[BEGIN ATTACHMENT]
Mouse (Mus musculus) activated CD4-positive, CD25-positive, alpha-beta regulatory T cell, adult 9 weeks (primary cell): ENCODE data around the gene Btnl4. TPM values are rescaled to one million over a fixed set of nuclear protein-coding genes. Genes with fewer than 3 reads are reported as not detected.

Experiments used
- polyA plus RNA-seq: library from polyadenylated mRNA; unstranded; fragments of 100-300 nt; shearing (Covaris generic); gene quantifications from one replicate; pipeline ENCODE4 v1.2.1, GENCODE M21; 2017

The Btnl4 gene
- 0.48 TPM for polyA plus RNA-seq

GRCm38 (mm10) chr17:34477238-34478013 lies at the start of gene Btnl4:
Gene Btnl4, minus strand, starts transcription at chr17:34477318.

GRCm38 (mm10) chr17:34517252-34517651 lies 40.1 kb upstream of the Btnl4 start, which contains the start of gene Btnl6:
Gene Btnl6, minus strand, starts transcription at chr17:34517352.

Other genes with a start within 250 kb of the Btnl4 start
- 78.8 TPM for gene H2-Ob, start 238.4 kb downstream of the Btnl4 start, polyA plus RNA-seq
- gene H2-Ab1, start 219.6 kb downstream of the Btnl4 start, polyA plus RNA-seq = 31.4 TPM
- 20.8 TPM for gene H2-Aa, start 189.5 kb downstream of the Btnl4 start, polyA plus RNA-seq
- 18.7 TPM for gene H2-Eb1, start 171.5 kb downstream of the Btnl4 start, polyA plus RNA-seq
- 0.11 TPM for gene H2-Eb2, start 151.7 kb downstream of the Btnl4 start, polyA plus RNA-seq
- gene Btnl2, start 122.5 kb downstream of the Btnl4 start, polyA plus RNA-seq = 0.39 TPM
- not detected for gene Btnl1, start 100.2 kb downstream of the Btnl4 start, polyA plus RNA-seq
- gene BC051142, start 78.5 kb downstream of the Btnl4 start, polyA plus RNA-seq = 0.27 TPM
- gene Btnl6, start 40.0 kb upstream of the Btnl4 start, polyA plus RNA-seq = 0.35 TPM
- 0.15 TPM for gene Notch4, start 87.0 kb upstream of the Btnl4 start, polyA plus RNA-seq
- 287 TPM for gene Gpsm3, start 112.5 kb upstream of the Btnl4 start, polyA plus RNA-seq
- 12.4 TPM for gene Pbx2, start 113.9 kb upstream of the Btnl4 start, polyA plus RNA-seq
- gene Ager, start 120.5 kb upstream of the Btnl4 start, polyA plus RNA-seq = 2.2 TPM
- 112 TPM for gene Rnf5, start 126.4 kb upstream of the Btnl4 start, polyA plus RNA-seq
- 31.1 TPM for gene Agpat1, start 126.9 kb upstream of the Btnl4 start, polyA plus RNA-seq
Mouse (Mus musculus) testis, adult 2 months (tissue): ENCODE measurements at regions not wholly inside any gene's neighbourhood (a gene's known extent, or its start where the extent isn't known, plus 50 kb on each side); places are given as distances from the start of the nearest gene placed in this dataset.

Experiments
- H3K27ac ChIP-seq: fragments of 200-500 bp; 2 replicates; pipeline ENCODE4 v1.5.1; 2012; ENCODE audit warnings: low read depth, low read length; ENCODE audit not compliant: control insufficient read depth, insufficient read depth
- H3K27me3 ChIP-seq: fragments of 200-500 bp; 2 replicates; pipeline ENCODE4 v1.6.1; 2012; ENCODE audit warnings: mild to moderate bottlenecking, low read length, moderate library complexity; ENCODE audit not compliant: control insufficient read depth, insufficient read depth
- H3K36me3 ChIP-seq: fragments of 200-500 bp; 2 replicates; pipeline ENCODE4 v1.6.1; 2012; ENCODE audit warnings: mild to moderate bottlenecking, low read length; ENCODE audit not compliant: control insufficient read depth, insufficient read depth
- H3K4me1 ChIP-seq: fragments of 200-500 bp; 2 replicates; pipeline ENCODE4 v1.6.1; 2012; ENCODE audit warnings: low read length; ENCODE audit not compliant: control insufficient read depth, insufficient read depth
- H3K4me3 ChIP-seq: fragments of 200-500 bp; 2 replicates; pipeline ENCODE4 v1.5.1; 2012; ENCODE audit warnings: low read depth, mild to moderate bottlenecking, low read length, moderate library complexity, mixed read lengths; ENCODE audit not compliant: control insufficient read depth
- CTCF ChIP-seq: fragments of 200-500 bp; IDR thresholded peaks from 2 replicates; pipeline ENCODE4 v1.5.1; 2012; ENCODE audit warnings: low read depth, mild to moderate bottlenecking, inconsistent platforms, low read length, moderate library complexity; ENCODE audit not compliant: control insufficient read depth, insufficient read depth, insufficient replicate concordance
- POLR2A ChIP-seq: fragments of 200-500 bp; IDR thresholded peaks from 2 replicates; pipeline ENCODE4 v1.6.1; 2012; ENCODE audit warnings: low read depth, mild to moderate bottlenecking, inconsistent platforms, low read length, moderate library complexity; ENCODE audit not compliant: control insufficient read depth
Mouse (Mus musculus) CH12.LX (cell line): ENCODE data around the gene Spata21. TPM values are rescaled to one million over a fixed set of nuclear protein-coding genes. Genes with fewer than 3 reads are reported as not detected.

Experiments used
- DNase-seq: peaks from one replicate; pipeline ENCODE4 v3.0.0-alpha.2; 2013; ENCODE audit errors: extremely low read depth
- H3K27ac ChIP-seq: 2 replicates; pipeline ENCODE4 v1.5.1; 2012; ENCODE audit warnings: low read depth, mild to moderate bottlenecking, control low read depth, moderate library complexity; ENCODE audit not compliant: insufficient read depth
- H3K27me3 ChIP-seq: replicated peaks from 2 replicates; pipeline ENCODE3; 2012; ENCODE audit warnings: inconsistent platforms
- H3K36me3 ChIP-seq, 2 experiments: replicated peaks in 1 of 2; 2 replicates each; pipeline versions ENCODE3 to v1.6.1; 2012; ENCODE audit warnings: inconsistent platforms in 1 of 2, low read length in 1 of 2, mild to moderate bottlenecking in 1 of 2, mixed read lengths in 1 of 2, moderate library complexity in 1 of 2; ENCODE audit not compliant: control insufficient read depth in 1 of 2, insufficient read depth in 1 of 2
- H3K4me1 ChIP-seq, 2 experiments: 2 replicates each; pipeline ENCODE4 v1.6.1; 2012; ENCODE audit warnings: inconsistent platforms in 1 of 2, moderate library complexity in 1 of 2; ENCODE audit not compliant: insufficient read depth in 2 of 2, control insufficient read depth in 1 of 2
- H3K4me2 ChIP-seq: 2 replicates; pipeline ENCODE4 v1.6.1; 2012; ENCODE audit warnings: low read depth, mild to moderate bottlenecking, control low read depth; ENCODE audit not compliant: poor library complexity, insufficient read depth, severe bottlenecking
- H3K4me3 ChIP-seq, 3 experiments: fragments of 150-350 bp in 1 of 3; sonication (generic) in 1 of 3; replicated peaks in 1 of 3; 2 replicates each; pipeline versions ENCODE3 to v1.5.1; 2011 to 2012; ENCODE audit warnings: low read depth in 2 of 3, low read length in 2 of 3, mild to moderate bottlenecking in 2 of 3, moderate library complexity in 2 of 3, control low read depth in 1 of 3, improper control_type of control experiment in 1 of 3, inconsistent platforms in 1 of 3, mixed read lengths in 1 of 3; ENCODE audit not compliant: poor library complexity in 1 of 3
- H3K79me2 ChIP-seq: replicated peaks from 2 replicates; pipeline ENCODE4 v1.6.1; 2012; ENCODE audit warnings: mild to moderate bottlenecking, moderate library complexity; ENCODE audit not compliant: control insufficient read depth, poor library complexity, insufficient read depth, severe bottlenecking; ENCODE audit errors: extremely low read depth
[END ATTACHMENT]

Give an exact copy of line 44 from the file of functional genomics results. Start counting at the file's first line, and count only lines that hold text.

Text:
- H3K79me2 ChIP-seq: replicated peaks from 2 replicates; pipeline ENCODE4 v1.6.1; 2012; ENCODE audit warnings: mild to moderate bottlenecking, moderate library complexity; ENCODE audit not compliant: control insufficient read depth, poor library complexity, insufficient read depth, severe bottlenecking; ENCODE audit errors: extremely low read depth